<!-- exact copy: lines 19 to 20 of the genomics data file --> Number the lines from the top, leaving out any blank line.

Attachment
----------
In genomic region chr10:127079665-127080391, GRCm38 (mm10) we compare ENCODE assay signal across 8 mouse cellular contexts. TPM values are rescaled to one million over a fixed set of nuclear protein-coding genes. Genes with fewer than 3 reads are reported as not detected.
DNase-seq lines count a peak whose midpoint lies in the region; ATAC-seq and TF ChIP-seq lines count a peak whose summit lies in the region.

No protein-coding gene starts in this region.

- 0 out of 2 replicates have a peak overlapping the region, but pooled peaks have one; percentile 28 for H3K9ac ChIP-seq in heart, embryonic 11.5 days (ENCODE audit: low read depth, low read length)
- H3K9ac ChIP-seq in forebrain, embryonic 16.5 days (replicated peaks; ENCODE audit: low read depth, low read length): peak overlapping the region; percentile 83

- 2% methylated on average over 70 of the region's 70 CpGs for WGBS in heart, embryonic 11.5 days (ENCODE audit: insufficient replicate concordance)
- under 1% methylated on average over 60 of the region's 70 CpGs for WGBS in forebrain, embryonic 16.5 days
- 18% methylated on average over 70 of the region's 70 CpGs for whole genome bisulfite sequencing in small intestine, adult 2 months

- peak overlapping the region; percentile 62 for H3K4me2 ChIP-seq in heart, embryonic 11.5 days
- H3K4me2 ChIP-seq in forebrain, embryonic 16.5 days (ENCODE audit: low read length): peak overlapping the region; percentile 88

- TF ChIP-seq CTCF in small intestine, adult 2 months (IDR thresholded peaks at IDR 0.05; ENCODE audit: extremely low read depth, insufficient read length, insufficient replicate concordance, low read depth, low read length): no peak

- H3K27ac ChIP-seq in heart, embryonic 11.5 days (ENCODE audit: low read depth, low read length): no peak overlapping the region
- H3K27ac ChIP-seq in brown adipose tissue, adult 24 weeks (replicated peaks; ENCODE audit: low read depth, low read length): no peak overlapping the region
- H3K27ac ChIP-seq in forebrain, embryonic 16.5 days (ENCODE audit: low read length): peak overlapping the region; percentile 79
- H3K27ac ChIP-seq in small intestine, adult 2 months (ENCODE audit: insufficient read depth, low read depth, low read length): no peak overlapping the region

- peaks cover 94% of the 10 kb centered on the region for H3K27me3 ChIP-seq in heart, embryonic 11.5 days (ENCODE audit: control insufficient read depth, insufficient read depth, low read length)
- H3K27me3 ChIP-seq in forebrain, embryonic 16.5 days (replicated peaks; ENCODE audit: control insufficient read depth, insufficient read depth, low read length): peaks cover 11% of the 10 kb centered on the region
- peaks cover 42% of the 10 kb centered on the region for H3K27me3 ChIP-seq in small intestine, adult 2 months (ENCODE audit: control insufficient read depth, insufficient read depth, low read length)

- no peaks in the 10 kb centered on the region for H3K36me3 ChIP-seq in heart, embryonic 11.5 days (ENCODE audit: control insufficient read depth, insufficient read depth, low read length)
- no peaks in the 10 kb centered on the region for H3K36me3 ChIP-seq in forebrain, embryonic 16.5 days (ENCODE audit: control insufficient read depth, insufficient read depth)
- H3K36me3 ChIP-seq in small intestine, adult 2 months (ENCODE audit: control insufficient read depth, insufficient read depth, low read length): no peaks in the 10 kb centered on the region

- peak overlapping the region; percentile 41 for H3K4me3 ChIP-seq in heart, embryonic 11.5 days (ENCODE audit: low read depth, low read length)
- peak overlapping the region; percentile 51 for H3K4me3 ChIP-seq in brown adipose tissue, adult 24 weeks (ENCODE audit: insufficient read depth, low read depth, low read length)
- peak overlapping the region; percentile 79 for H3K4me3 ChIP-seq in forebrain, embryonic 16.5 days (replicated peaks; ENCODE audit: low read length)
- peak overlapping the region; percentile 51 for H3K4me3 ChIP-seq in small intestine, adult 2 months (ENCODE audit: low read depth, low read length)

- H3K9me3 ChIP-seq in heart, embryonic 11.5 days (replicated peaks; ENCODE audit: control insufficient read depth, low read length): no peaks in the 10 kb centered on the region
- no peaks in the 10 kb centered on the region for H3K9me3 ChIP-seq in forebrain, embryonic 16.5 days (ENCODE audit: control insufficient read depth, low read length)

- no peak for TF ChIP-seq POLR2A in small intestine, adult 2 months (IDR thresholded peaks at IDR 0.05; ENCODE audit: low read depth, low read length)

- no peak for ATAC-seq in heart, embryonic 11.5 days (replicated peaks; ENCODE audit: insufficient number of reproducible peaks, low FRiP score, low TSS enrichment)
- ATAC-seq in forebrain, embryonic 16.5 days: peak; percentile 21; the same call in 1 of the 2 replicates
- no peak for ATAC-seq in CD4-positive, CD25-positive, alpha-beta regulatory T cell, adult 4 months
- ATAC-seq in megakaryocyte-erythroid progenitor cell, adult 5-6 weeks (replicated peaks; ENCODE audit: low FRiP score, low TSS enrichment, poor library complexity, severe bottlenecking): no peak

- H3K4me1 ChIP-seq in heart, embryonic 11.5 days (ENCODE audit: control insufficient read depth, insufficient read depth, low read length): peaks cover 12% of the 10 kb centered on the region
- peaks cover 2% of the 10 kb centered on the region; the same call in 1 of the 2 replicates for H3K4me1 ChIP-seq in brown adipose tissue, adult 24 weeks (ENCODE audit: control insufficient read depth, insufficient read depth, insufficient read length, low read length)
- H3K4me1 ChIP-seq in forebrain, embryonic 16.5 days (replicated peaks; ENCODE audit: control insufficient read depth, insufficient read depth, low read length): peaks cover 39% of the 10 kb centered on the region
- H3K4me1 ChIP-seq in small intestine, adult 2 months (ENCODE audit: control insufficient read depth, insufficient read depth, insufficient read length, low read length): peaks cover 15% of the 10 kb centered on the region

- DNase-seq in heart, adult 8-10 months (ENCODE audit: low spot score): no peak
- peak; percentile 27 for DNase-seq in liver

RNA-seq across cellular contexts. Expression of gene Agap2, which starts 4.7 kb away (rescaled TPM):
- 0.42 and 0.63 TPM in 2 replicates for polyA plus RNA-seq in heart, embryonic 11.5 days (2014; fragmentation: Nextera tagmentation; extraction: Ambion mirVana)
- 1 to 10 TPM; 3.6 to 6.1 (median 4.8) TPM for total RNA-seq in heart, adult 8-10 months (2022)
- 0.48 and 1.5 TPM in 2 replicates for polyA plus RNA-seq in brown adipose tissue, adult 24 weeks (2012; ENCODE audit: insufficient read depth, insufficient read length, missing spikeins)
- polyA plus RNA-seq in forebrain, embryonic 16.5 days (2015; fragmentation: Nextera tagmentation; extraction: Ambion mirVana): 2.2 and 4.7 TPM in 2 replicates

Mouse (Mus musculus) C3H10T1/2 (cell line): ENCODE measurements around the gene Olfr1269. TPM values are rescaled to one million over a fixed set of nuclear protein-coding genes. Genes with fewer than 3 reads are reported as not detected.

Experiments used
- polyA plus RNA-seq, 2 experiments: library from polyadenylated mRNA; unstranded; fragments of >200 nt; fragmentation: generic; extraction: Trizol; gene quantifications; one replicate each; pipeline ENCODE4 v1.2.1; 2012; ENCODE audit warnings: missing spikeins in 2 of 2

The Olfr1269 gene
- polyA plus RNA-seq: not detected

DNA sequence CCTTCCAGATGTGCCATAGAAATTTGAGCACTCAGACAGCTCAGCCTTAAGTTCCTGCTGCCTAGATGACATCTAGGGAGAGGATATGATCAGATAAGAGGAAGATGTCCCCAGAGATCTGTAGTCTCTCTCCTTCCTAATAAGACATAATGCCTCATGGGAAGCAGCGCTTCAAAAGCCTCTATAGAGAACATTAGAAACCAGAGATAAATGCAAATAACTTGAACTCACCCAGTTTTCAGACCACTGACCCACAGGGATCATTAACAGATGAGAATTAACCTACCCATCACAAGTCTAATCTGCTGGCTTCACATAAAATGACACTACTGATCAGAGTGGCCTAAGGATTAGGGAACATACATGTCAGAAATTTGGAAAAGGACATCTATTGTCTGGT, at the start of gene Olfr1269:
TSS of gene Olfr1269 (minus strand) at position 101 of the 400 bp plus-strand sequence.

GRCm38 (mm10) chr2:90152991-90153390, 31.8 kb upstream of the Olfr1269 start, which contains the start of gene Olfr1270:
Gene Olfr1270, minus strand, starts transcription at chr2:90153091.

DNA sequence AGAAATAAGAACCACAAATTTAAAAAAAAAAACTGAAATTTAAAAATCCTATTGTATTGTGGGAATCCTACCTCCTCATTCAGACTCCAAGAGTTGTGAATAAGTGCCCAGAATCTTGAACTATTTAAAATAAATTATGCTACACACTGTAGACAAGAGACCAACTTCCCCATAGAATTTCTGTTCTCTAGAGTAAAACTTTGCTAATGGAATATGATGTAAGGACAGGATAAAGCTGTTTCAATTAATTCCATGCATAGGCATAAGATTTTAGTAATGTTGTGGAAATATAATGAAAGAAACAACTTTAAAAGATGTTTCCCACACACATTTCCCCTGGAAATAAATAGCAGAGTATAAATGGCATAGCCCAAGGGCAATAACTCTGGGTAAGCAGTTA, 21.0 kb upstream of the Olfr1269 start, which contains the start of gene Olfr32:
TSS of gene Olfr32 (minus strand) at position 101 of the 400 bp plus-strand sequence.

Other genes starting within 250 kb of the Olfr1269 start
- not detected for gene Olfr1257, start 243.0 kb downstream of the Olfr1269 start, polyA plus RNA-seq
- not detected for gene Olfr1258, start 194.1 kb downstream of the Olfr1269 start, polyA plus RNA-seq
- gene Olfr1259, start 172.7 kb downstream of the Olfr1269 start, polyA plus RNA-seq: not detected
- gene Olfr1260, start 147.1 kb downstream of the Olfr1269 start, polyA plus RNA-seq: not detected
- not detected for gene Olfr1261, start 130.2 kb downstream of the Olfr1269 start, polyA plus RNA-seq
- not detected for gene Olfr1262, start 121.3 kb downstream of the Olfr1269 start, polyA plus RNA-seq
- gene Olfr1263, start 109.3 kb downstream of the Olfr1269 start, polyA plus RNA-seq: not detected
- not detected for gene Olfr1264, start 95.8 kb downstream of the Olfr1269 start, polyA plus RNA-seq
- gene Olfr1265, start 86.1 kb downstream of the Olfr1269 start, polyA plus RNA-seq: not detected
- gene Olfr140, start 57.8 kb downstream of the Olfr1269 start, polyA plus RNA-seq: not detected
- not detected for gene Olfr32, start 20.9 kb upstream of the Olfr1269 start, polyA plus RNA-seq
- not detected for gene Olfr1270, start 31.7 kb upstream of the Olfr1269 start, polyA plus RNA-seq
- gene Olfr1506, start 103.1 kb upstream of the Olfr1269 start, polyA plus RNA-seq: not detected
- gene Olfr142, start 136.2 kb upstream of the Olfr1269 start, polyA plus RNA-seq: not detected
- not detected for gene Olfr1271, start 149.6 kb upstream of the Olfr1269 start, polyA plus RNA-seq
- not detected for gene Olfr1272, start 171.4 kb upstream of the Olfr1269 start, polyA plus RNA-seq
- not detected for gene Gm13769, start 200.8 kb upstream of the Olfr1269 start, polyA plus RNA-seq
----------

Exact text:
- no peaks in the 10 kb centered on the region for H3K36me3 ChIP-seq in heart, embryonic 11.5 days (ENCODE audit: control insufficient read depth, insufficient read depth, low read length)
- no peaks in the 10 kb centered on the region for H3K36me3 ChIP-seq in forebrain, embryonic 16.5 days (ENCODE audit: control insufficient read depth, insufficient read depth)